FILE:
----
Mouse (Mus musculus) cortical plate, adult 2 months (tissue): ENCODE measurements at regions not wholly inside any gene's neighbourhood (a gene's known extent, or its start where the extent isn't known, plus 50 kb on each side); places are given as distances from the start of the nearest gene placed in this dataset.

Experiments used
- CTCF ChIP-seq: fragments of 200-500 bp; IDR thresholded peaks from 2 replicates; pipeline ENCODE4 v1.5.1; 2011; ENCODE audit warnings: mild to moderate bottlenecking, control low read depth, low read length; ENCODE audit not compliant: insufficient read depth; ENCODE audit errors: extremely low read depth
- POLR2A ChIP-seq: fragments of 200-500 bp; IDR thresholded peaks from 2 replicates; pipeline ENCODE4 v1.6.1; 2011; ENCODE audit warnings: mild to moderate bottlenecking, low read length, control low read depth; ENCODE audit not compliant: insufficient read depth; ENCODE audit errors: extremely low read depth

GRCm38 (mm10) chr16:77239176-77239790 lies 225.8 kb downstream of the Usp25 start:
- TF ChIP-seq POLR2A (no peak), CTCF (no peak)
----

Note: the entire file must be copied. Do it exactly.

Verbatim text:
Mouse (Mus musculus) cortical plate, adult 2 months (tissue): ENCODE measurements at regions not wholly inside any gene's neighbourhood (a gene's known extent, or its start where the extent isn't known, plus 50 kb on each side); places are given as distances from the start of the nearest gene placed in this dataset.

Experiments used
- CTCF ChIP-seq: fragments of 200-500 bp; IDR thresholded peaks from 2 replicates; pipeline ENCODE4 v1.5.1; 2011; ENCODE audit warnings: mild to moderate bottlenecking, control low read depth, low read length; ENCODE audit not compliant: insufficient read depth; ENCODE audit errors: extremely low read depth
- POLR2A ChIP-seq: fragments of 200-500 bp; IDR thresholded peaks from 2 replicates; pipeline ENCODE4 v1.6.1; 2011; ENCODE audit warnings: mild to moderate bottlenecking, low read length, control low read depth; ENCODE audit not compliant: insufficient read depth; ENCODE audit errors: extremely low read depth

GRCm38 (mm10) chr16:77239176-77239790 lies 225.8 kb downstream of the Usp25 start:
- TF ChIP-seq POLR2A (no peak), CTCF (no peak)